Lonely Planet calls the Reunification Palace “an example of classic 1960s architecture.” Of course, I find that to be an oxymoron but the interior of the building is a bit chilling in that it hasn’t changed since the South Vietnamese government evacuated in 1975 (after two tanks crashed through the main gates). It was neat seeing the cabinet room, the first lady’s entertainment parlour, the rooftop zen garden, the emergency underground bunker and even the spot where a covert soldier dropped a bomb. Replicas of those two tanks are still on the grounds, as is a replica fighter jet reputedly stolen from the South Vietnamese/American coalition (note the X through the original logo):
Just about everything I read about the War Remnants Museum (formerly known as “The House for Displaying War Crimes of American Imperialism and the Puppet Government of South Vietnam,” then “The American War Crimes Museum,” then simply “The War Crimes Museum” until gaining its present name in 1993) warned that it’s an emotionally draining experience. I’m glad I followed suggestions to end the afternoon there, as I think I would have otherwise staggered around in a traumatized daze. The front yard, as it were, is filled with examples of all the different tanks, planes and helicopters employed by the American coalition against the North Vietnamese (I’m not sure if it’s comprehensive or merely a sampling). I never realized how large a Chinook helicopter was until I saw one up close:
Inside there are two floors of exhibits. As I recall the first floor displays propaganda and anti-war posters, while the second is filled with incredibly moving (and at times disturbing) images. I was basically awed by the “Requiem” exhibit, which is a tribute to many of the brave photojournalists who documented the war and were killed in action. As a journalist (though not one who would ever be so brave as to cover a war zone), I was simply floored by the what these men and women were able to capture and share with the world. Fortunately all of the photo captions were in English (as well as French and Vietnamese), and in many instances reading the back story to a photo was even more upsetting than the photo itself (i.e. just about everything relating to the My Lai Massacre).
I was born after the war ended, and I’m fortunate that no one in my immediate family fought in it, so just about everything I know about Vietnam and the war comes from the movies, music and TV shows I grew up with. I think the first awareness I had of the war was the episode of The Wonder Years where Winnie Cooper’s brother is killed in action. My opinions were formed by what I read, what I learned in history class, what my parents told me second-hand, and perhaps what I saw in movies like Platoon or Apocalypse Now, but it’s always been hard to synthesize. I know it was essentially wrong, and I know it had a traumatic effect upon the social and political fabric of the United States, but I also know that nothing is so cut and dried. Being in that museum, though, was so profoundly upsetting if only because I’ve now had the chance to travel across Southeast Asia and see what a beautiful, gentle and peaceful place it is. The idea of it being torn apart by war – regardless of who instigated it and what their motivations were – is indescribably heartbreaking.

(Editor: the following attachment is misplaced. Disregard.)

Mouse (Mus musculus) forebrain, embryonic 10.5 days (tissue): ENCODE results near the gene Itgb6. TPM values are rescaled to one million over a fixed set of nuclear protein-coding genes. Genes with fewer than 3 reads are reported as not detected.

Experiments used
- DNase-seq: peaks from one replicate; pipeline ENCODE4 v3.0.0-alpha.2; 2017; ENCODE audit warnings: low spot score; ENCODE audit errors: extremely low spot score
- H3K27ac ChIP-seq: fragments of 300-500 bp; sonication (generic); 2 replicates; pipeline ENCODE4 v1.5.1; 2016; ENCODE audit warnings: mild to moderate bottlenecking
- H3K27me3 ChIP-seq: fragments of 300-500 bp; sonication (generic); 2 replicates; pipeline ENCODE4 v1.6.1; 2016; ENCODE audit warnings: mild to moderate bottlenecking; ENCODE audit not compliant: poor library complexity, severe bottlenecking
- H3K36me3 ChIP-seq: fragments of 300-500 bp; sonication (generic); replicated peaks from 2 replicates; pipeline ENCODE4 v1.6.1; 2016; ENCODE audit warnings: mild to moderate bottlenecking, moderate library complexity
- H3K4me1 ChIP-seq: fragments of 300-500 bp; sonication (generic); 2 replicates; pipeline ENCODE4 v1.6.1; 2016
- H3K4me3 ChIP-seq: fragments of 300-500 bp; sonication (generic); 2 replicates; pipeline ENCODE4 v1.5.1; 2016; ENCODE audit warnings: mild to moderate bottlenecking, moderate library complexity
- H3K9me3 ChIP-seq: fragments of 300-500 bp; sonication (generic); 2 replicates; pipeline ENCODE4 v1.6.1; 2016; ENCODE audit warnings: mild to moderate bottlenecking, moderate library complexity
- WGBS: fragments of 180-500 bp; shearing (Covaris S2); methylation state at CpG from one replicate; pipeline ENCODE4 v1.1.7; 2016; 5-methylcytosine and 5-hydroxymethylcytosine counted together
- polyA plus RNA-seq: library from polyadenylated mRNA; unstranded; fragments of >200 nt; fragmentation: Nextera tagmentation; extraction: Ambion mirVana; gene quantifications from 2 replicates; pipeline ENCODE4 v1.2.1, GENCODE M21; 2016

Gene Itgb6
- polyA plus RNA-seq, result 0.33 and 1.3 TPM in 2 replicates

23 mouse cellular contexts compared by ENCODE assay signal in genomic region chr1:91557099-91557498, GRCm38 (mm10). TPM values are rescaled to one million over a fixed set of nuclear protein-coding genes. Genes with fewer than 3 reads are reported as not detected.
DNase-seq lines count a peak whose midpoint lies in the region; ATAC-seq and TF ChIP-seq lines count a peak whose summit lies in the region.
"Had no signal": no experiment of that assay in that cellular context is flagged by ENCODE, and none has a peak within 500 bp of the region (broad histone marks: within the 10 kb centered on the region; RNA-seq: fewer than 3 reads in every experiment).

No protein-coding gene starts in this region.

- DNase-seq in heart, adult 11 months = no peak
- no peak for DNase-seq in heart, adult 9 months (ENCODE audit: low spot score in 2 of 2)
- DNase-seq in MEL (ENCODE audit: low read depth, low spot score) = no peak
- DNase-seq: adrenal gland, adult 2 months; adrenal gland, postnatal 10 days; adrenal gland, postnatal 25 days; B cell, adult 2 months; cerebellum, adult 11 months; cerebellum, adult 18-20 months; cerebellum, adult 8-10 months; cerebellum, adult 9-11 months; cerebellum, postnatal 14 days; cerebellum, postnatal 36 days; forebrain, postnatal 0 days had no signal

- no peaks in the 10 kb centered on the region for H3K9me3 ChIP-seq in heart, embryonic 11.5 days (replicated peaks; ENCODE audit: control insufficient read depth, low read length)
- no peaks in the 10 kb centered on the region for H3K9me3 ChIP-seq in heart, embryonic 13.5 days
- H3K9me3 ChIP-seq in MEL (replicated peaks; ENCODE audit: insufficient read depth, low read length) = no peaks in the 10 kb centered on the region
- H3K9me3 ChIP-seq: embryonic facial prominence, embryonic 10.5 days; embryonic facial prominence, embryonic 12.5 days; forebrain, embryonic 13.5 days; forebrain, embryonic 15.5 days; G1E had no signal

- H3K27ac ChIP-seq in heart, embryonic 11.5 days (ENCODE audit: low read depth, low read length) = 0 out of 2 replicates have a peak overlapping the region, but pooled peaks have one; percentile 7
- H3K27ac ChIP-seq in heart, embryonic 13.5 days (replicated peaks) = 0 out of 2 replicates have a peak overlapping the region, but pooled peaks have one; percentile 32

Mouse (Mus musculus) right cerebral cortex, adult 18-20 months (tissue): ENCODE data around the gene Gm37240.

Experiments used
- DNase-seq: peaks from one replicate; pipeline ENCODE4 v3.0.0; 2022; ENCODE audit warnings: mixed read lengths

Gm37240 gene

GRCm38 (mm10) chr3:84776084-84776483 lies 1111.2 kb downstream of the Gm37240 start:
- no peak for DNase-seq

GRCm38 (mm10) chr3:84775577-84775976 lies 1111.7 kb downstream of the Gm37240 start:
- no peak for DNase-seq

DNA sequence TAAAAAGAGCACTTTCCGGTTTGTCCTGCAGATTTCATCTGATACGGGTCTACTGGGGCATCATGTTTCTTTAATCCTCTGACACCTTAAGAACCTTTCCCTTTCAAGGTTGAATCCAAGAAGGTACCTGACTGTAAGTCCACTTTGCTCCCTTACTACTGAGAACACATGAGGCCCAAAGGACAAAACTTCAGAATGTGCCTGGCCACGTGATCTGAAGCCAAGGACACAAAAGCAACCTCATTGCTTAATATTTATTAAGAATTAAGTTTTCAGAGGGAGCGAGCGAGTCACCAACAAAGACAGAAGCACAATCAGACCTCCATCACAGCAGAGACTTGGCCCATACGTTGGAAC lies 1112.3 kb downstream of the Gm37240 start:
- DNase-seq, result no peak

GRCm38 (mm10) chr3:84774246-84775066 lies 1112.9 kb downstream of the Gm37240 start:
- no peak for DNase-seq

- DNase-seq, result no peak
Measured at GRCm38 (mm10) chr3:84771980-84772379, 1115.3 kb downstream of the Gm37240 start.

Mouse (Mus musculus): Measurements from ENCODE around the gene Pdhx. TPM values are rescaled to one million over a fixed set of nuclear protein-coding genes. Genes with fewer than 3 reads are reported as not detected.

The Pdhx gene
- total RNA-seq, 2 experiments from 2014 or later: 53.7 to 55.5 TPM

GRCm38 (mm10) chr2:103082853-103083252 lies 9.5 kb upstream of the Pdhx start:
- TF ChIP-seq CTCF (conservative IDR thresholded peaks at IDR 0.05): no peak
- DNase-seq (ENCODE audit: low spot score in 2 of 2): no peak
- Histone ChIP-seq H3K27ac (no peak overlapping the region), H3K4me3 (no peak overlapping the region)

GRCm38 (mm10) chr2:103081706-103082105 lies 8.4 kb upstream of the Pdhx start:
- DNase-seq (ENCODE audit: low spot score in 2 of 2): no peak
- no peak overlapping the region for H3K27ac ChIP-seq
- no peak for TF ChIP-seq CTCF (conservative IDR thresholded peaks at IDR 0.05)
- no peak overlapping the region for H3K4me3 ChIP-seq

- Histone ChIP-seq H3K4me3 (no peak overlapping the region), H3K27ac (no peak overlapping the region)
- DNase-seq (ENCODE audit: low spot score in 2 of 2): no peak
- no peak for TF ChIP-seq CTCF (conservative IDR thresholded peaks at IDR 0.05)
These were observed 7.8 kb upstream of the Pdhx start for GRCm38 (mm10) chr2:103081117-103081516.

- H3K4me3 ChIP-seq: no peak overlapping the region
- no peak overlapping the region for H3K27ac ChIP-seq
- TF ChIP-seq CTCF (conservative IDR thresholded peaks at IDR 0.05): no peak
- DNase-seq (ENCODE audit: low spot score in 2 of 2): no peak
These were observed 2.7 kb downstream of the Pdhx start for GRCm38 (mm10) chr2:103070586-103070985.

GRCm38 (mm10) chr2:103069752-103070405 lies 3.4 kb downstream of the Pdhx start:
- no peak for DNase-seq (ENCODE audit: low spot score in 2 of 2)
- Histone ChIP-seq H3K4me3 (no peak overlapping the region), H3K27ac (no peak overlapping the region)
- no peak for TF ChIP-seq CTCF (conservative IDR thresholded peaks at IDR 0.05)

Every time I met someone and they asked me where I was from, I felt strange, even guilty, telling them I was from the U.S. Again, I wasn’t even alive during the war and the rational side of me knows that time eventually heals these wounds – I have friends who are German and Japanese, for instance, and it’s not like I associate them in any way whatsoever with the events of World War II – and yet I worry that the complicated feelings of the Vietnam War will never truly subside. Perhaps it’s better if they don’t to ensure such atrocities are never repeated.
One of the true highlights of the trip came on my first night when I was eating at a local restaurant near the hotel. I was perched on one of those teeny-tiny stools, eating off a child-sized plastic table, and basically just soaking up the atmosphere while locals chatted all around me and scooters occasionally whizzed by. At one point I noticed a few guys at the table to my left looking at me. I wasn’t quite sure what to do or say, but suddenly one of them pointed at my beer, then swung around with his own beer, motioning that we should clink glasses. Aha! The universal language of cheersing.
I gave them a big smile and and happily clinked glasses, then shyly went back to finishing up my pho. A couple minutes later one of them came over and asked, in broken English, if I wanted to join the family at their table (there was also a little girl, a mother, a father, and one other guy). Despite the language barrier, they generously offered me each of their dishes to try, and insisted on ordering me another beer. We continued to toast (the Vietnamese phrase for “cheers” is apparently “YO!”) until I could no longer keep my eyes open and let them know I had to turn in for the night. It’s unexpected moments like that, where you feel so incredibly welcomed and enveloped in the warmth of strangers’ generosity, that make travel so wonderful and exciting. As corny as it sounds, I also found hope and optimism in that moment as I reflected on the sadness of my visit to the War Remnants Museum. We’re all just people, and there’s no better way to move on from a painful past than to sit together and happily appreciate all that we have in the present.
Per usual I’ve written far too much, but I still want to discuss all the amazing food I tried on this trip. Look our for Part 2 later this week!